We welcome to the blog today a guest post by Victoria E. Bynum, author of The Free State of Jones: Mississippi’s Longest Civil War. Across a century, Bynum reinterprets the cultural, social, and political meaning of Mississippi’s longest civil war, waged in the Free State of Jones, the southeastern Mississippi county that was home to a Unionist stronghold during the Civil War and home to a large and complex mixed-race community in the late nineteenth and twentieth centuries.
Featured below is a crosspost from Bynum’s blog, Renegade South: Histories of Unconventional Southerners. In her post, Bynum shares behind-the-scene photos from the movie The Free State of Jones, which is scheduled for release early next year.
The movie The Free State of Jones, starring Matthew McConaughey as Newt Knight and Gugu MBatha-Raw as Rachel Knight, is scheduled for release on March 11, 2016. Almost a year previous to that day of projected release, the following photos were taken on the movie’s set in Covington, Louisiana. You’ll likely recognize the director, Gary Ross, of Hunger Games and Seabiscuit fame. Perhaps you’ll recognize the Confederate officer and nurse too!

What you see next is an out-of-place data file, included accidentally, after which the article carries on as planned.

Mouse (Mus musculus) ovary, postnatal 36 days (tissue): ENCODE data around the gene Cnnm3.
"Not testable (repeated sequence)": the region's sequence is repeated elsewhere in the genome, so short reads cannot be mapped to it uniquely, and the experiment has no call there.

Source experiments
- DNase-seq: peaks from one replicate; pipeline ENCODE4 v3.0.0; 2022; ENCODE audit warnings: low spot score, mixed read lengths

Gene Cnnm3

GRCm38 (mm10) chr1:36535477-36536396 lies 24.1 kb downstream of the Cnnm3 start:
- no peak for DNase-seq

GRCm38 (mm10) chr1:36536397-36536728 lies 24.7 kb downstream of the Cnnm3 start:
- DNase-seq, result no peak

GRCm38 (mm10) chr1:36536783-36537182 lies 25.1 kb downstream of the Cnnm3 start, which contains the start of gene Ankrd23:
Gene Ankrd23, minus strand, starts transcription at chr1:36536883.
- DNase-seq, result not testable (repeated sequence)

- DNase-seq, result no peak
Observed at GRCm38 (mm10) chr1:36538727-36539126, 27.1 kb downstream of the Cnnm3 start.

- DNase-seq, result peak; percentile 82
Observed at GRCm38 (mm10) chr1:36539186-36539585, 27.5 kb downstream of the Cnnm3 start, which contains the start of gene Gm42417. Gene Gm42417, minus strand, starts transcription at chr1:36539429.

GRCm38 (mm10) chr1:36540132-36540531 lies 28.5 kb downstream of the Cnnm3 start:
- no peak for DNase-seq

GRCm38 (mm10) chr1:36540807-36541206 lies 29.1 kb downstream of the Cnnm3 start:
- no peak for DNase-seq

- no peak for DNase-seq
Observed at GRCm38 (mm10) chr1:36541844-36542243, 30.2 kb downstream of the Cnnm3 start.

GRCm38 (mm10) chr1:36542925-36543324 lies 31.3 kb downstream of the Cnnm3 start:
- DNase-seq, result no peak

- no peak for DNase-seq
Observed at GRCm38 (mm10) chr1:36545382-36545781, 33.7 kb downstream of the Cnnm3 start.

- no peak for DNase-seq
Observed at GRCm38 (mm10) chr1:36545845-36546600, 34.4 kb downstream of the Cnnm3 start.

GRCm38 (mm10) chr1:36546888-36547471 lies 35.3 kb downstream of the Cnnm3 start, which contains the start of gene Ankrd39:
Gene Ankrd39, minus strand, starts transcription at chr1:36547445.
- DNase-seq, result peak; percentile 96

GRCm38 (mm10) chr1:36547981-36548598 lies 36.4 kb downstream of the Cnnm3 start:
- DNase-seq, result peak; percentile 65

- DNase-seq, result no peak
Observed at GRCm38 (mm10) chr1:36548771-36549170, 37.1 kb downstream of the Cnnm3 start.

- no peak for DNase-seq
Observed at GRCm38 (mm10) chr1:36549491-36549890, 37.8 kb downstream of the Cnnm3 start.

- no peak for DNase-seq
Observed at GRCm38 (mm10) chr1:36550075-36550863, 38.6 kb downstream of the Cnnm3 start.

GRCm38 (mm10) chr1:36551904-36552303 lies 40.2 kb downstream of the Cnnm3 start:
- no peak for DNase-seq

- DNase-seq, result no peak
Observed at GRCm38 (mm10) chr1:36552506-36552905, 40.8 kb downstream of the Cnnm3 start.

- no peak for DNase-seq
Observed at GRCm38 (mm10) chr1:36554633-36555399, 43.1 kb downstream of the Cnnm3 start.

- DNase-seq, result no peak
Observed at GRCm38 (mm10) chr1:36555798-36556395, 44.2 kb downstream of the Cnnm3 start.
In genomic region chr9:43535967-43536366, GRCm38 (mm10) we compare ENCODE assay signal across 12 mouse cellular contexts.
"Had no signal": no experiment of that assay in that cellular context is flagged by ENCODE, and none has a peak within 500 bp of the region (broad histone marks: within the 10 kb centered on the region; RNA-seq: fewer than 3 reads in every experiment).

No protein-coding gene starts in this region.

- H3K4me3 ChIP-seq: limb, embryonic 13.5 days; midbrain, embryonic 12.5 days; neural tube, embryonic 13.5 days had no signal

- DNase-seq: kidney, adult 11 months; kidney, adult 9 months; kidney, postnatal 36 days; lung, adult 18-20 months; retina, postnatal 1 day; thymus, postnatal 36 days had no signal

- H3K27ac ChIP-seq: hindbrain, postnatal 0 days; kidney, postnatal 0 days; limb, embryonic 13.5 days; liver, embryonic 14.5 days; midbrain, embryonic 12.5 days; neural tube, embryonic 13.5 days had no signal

And for your listening pleasure, I give you “Jones County Jubilee,” a musical version of the Free State of Jones by Doctor G and the Mudcats.
Victoria E. Bynum is Distinguished Professor Emeritus of history at Texas State University, San Marcos. She is author of The Long Shadow of the Civil War: Southern Dissent and Its Legacies and Unruly Women: The Politics of Social and Sexual Control in the Old South. Her book The Free State of Jones: Mississippi’s Longest Civil War is now available.